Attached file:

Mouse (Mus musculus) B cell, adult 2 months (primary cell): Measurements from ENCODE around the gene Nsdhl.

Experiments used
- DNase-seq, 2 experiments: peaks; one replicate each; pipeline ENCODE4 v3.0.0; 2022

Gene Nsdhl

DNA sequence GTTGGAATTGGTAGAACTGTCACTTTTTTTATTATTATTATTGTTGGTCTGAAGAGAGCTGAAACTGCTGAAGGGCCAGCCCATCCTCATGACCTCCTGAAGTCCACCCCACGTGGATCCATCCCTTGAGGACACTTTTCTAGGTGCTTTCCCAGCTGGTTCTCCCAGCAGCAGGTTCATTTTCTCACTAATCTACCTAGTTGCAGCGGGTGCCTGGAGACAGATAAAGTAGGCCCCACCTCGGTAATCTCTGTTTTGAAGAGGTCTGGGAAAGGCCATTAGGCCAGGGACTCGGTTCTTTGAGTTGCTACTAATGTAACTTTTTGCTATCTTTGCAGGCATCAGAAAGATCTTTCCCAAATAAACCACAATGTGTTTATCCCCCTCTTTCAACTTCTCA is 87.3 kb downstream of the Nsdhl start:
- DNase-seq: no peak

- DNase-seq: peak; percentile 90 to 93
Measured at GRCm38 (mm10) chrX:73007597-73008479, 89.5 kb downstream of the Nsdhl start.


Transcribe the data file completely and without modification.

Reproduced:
Mouse (Mus musculus) B cell, adult 2 months (primary cell): Measurements from ENCODE around the gene Nsdhl.

Experiments used
- DNase-seq, 2 experiments: peaks; one replicate each; pipeline ENCODE4 v3.0.0; 2022

Gene Nsdhl

DNA sequence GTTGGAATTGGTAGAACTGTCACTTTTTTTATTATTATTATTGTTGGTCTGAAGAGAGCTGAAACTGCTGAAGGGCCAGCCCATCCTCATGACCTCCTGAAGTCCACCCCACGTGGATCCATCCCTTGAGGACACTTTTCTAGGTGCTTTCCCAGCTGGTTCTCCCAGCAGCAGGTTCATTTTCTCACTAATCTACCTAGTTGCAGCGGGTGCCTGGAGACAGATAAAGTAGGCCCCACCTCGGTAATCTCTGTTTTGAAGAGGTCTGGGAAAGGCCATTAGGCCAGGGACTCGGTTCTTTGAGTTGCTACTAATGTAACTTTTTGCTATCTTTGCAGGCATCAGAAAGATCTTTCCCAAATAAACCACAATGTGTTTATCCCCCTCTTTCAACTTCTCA is 87.3 kb downstream of the Nsdhl start:
- DNase-seq: no peak

- DNase-seq: peak; percentile 90 to 93
Measured at GRCm38 (mm10) chrX:73007597-73008479, 89.5 kb downstream of the Nsdhl start.